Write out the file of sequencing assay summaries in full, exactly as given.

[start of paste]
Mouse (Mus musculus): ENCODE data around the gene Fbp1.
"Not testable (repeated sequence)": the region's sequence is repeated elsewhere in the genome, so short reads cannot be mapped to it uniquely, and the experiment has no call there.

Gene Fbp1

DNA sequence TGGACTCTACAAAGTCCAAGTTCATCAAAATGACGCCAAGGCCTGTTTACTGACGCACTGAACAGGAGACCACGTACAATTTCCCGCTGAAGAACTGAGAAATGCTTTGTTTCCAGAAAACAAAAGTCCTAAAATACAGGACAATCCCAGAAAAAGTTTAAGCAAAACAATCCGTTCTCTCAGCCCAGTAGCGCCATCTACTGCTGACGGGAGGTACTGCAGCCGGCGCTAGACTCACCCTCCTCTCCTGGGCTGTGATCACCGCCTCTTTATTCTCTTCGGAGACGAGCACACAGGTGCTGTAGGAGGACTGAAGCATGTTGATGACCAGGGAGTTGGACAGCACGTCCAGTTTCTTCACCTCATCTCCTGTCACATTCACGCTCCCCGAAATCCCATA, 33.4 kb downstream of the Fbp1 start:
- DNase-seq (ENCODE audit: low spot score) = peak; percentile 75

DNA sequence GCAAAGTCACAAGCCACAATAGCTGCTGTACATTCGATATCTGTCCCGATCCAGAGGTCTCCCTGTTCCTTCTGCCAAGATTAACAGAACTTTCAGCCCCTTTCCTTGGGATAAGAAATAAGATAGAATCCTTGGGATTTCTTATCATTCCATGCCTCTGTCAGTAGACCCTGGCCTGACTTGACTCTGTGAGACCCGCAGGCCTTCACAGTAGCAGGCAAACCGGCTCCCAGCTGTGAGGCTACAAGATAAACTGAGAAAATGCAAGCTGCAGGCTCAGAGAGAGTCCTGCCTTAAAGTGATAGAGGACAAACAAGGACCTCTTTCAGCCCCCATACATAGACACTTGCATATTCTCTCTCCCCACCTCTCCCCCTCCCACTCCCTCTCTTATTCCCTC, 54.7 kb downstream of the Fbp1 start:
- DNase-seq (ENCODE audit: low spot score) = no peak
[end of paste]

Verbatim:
Mouse (Mus musculus): ENCODE data around the gene Fbp1.
"Not testable (repeated sequence)": the region's sequence is repeated elsewhere in the genome, so short reads cannot be mapped to it uniquely, and the experiment has no call there.

Gene Fbp1

DNA sequence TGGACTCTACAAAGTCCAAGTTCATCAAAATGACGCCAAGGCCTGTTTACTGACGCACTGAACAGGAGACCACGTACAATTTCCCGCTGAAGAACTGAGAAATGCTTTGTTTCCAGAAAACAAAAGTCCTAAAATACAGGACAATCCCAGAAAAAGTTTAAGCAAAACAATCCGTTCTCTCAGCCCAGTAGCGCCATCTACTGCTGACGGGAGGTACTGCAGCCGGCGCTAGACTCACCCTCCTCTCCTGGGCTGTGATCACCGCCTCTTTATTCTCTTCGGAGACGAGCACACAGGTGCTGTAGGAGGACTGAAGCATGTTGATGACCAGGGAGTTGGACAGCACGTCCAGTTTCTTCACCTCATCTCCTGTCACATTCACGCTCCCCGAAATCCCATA, 33.4 kb downstream of the Fbp1 start:
- DNase-seq (ENCODE audit: low spot score) = peak; percentile 75

DNA sequence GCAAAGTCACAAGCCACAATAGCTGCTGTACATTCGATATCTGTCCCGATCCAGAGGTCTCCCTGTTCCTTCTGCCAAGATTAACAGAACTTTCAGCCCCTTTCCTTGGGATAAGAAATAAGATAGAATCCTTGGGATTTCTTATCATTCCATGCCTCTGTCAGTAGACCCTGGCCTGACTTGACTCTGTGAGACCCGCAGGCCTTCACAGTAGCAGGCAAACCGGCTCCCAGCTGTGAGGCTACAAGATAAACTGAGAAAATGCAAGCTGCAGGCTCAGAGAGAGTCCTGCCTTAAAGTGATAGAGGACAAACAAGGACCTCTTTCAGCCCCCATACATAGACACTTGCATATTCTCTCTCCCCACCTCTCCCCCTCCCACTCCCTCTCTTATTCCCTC, 54.7 kb downstream of the Fbp1 start:
- DNase-seq (ENCODE audit: low spot score) = no peak